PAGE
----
Poets Online Archive
What You Can Not Be
This month we look at two poems that are similarly titled, and, on first reading, probably seem very similar in theme.
In Molly Peacock's poem, "Why I Am Not A Buddhist" and Billy Collins' poem "Why I Could Never Be A Buddhist, we have poets trying to convince us that they couldn't be a Buddhist by telling us all their "flaws." For Peacock, her problem is desire. For Collins, it's being unable to empty himself.
For Peacock, the things that get in the way are houses, clothing, food, and she questions the basic Buddhist teaching that desire naturally leads to suffering.
The distractions for Collins are less "material" - a squirrel, the mirror, his feet, Catholic teachings from childhood - and he feels he cannot "empty the bowl" of his busy mind.
For our prompt, we looked at what we can not be. Can you be a teacher, soldier, politician, swinger of birches, or a husband?
Why can you not be satisfied, finished with a poem, yourself or faithful?
As many-faceted as you are, there are certainly more things you are not. A poem that starts in this approach of negation will often be one that tells, less overtly, what the person in the poem is.
Molly Peacock is the author of five books of poetry, including Cornucopia: New & Selected Poems. Among her other works are How To Read A Poem and Start A Poetry Circle and a memoir, Paradise, Piece By Piece.
Billy Collins is the author of many books of poetry, including She Was Just Seventeen (2006), The Trouble with Poetry (2005)and Sailing Alone Around the Room: New and Selected Poems (2001). He was named U.S. Poet Laureate in 2001.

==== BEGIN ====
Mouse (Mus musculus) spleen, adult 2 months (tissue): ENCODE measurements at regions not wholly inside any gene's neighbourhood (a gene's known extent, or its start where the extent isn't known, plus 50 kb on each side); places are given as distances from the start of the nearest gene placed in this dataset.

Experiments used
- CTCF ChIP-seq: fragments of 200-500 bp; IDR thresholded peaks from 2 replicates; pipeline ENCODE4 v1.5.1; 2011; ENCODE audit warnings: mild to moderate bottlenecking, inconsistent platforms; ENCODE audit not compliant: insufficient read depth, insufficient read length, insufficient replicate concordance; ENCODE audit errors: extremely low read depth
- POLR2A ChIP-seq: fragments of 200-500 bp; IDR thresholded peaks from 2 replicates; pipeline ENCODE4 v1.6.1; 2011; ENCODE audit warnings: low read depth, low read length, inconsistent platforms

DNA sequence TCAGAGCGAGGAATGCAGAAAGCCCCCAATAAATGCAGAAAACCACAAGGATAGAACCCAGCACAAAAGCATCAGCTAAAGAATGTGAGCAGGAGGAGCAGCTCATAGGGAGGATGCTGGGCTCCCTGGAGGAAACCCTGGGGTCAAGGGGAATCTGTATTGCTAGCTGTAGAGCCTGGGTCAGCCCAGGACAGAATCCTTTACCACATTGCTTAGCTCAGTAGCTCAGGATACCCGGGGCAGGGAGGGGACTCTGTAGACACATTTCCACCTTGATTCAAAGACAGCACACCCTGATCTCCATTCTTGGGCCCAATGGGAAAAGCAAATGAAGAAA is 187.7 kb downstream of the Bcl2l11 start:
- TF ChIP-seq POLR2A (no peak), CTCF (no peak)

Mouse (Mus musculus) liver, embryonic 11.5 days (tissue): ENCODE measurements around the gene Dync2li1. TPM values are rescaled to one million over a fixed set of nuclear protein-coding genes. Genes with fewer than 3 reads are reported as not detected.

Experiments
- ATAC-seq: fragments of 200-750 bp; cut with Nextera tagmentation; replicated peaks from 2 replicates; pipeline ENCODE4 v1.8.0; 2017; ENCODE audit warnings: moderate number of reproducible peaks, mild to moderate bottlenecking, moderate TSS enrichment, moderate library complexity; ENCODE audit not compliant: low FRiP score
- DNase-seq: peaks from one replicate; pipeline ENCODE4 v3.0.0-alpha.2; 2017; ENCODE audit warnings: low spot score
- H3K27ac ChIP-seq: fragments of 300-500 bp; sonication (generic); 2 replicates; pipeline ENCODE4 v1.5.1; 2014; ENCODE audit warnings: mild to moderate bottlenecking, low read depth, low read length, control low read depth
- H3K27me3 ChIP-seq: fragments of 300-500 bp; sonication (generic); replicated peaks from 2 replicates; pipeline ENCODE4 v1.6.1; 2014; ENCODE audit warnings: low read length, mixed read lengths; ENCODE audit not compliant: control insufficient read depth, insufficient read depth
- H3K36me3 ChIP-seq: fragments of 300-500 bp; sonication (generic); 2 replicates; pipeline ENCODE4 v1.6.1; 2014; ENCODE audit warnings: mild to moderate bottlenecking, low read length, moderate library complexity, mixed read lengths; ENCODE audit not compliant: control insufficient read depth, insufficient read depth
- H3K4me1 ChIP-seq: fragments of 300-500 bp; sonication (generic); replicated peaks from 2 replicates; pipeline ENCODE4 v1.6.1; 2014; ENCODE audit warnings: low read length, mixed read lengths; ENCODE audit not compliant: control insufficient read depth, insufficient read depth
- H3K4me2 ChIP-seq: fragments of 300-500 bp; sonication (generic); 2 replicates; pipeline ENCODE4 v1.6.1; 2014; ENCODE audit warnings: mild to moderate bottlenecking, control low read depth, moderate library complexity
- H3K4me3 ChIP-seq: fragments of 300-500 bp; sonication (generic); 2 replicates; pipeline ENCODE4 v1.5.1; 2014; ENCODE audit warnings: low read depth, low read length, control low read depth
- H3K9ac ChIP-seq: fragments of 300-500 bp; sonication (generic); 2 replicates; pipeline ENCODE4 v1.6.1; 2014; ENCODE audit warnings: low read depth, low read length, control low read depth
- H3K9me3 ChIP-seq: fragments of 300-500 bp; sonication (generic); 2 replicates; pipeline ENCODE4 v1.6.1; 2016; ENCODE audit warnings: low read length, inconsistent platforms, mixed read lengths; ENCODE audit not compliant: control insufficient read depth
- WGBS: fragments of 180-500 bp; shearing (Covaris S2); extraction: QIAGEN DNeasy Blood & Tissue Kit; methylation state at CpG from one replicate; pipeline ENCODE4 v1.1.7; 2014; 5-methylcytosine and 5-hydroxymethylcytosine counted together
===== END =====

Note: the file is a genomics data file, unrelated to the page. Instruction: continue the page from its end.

There's more information about this prompt and previous ones,
and the opportunity to post your own comments about the prompts and poetry on the Poets
You keep telling me that we can
not be a couple,
not be married,
not stay together,so
I am moving forward with what I
can do now, do
my work well, make my own money
for my home where my children will come
and laugh again. On nights when they are away
I will cook dinner for myself until the nights when I
will have someone else to cook for. I will.
I will not enter the same gate, look for the old path,
hold the ties that have come undone,
try to stop the flow of the river. I can
not be that person.
WHY I’M NOT A GOOD MOTHER
My smooth-skinned daughter charms the postal guy.
He snaps her smile and they stand, heads together,
admiring the result. While I stand mute,
he trims it carefully and chats with her,
staples it to her passport application. To me, it’s
$75, made out to US State Department.
I remember how I studied in the mirror,
planned my smile – no frivolous grin, no teeth,
it wasn’t meant to charm,
just a pleasant stretching of the lips
to pull those downward sloping lines up into dimples,
not enough to hide my eyes among the crinkled lines
but just enough to smooth that furrowed forehead.
That was my plan. But my guy was efficient
and very clear: You’re not allowed to smile.
I didn’t; the photo in my passport
could be the mug shot of a serial killer.
I want to tell her time is short.
You think it’s who you are; you’re wrong.
I hold my tongue.
I CANNOT BE
I cannot be boxed
Symmetrical and planed sides
Berlin Walls are cruel
If I were the sky
I would be a cloud
If I were the earth
I would be a rock
The rush of
If I were a tree
I would be a willow
Soft lacy wanderings
In whispering breezes
If I were a place
I would be Sheffield
Vibrant with murals
Of old lifetime
If I were a shop
I would be Berkelouw's
Alone in serene farmland
Graced with an
And a wonderful log fire
By an old armchair
If I were a garden
I would be
Mount Annan Botanic Garden
A healing place
Where forested boardwalks
Gently lead to sanctuaries
Of old songlines
And a sundial
On a hill
To cast time
If I were a bread of life
I would wink
From the exotic worlds
If I were to be a season
I would be Autumn
Raining in colour
If I were to be an element
I would be Water
A variable constant
Sometimes plains of blue
Silken road horizons
Sometimes lapping charms
By those coastal sands
But, I am none of those things
I am just
Some eerie etchings
On a white slate
Trying to drift
In a tiny bark
Through tai chi skies.
I cannot be tagged
Sticky, cramped in clawing words
Ink blots are magic